Definition: "A tautology is a propositional formula that is true under any truth assignment to each of the atomic propositions in the domain of propositional function."
Let $p$ be a simple (or atomic) proposition (e.g. "9 is a square root of 81").
I understand that a proposition may be either true or false (but not both true and false at the same time). That is, $p$ may be either true or false, exclusively. Under all possible truth assignments, $p$ is not always true. Therefore, from the definition of tautology, $p$ is not a tautology.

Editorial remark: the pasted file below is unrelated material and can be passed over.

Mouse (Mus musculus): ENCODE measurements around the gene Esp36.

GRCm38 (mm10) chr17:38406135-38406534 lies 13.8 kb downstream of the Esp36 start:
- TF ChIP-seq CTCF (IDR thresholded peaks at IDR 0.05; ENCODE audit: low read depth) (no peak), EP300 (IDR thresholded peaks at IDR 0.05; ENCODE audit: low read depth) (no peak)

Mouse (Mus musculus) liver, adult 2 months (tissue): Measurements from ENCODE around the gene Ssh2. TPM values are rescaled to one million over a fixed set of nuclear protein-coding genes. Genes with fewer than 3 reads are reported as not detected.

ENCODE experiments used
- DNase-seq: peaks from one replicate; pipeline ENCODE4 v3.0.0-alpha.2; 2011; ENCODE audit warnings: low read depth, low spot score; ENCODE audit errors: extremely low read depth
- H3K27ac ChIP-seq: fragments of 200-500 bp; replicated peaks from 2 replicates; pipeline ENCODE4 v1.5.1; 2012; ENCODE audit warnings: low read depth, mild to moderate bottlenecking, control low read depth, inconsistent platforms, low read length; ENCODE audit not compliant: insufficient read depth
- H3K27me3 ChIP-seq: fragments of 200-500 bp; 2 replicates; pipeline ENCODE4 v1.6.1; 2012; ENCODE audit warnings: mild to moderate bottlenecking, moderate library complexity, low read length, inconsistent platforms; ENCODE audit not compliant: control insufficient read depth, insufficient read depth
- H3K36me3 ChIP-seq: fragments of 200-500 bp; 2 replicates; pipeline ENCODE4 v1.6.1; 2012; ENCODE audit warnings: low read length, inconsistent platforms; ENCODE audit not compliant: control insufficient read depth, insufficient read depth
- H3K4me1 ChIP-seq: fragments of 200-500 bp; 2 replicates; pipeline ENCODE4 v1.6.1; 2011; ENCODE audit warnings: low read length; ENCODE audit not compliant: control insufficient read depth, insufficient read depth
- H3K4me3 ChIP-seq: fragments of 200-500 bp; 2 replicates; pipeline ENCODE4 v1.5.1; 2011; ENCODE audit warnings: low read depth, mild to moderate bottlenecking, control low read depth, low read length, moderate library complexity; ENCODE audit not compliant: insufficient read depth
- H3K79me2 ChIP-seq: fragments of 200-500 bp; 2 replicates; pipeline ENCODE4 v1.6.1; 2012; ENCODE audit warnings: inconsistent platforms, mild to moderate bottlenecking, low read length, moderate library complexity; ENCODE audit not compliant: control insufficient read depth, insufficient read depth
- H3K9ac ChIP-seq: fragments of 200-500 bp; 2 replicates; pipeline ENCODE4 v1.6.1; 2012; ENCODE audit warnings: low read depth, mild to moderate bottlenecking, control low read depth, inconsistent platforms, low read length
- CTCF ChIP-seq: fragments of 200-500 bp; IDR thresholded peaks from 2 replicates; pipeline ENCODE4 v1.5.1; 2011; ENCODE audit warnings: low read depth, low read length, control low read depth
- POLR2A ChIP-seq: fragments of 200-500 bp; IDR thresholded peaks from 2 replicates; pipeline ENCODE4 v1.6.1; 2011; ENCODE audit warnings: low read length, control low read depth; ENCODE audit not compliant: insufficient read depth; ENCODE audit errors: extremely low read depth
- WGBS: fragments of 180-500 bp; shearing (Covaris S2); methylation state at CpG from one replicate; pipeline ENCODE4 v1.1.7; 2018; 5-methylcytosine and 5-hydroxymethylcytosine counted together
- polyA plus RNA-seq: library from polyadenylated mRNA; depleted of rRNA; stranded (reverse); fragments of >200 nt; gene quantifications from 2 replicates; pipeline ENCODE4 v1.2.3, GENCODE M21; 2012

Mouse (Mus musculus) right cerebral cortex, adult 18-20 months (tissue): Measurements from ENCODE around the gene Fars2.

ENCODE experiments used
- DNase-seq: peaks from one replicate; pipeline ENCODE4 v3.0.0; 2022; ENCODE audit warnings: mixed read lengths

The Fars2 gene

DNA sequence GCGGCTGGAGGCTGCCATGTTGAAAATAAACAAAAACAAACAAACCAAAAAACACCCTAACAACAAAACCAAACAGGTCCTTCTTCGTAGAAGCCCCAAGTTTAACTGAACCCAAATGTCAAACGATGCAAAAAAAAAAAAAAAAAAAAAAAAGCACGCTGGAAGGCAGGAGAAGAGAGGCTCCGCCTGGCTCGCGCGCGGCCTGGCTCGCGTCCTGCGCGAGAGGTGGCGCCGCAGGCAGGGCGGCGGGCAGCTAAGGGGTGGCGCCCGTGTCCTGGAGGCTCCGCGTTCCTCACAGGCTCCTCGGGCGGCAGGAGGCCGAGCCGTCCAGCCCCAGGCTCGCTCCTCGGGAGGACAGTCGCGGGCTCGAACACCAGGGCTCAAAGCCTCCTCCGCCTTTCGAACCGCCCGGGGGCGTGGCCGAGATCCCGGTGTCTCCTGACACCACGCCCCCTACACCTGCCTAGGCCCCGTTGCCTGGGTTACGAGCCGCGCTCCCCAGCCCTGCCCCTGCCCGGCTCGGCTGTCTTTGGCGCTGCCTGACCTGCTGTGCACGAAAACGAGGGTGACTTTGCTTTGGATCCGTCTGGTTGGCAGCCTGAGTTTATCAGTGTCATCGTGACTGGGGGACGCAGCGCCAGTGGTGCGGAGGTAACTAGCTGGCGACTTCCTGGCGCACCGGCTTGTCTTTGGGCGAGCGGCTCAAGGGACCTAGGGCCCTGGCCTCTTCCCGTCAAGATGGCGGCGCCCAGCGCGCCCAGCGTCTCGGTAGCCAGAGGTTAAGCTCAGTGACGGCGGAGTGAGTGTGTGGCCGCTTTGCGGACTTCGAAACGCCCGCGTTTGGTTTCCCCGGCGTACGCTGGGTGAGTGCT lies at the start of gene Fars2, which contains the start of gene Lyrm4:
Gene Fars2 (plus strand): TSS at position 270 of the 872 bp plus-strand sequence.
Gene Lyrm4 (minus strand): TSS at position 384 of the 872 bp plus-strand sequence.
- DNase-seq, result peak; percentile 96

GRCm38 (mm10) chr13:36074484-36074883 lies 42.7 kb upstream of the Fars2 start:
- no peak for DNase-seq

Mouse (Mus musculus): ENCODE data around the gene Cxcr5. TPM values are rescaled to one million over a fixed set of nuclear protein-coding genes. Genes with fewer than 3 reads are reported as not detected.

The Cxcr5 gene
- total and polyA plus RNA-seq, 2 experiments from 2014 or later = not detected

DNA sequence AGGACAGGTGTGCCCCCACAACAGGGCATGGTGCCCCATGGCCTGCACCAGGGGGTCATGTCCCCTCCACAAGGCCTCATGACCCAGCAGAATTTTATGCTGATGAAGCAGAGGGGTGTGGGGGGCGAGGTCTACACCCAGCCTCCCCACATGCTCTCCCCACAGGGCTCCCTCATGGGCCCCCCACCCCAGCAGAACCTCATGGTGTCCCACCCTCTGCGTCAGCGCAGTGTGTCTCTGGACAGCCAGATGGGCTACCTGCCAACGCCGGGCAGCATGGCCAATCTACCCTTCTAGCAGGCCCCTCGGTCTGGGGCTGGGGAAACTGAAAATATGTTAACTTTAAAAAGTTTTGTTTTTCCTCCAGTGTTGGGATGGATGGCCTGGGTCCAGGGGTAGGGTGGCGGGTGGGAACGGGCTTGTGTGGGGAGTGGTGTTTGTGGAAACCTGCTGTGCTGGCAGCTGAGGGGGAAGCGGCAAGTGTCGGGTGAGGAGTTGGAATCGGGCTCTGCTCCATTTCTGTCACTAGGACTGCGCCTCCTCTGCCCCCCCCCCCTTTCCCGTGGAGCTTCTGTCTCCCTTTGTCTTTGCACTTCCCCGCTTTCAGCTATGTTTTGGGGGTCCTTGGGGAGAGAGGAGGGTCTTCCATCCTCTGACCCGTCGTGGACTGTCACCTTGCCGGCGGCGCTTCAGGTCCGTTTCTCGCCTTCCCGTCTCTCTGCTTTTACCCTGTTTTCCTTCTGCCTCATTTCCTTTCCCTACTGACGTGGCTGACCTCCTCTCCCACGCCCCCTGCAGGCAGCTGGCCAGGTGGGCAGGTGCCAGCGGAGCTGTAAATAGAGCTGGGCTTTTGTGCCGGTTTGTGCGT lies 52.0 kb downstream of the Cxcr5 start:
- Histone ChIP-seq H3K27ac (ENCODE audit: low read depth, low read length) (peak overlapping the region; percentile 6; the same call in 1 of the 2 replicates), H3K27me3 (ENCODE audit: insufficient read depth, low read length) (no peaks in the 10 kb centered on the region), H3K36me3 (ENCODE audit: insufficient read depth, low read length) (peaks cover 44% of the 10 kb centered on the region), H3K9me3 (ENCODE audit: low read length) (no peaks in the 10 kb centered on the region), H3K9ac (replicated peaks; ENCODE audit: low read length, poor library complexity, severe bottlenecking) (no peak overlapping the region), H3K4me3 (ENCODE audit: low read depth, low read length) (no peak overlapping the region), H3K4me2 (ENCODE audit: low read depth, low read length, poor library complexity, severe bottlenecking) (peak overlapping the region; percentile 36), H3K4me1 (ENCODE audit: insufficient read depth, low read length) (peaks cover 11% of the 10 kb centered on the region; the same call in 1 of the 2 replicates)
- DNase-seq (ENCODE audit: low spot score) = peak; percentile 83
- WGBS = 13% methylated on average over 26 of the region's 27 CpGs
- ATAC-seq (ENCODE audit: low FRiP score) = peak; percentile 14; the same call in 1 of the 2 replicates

However, suppose I proved $p$ to be true. I am tempted to write $p \iff \top$, but this means "$p$ is a tautology". However, the previous paragraph's conclusions was that "$p$ is not a tautology".
What's going on here?
Using the notation in symbolic logic, how does one write that $p$ is indeed true?
Thanks in advance for your help.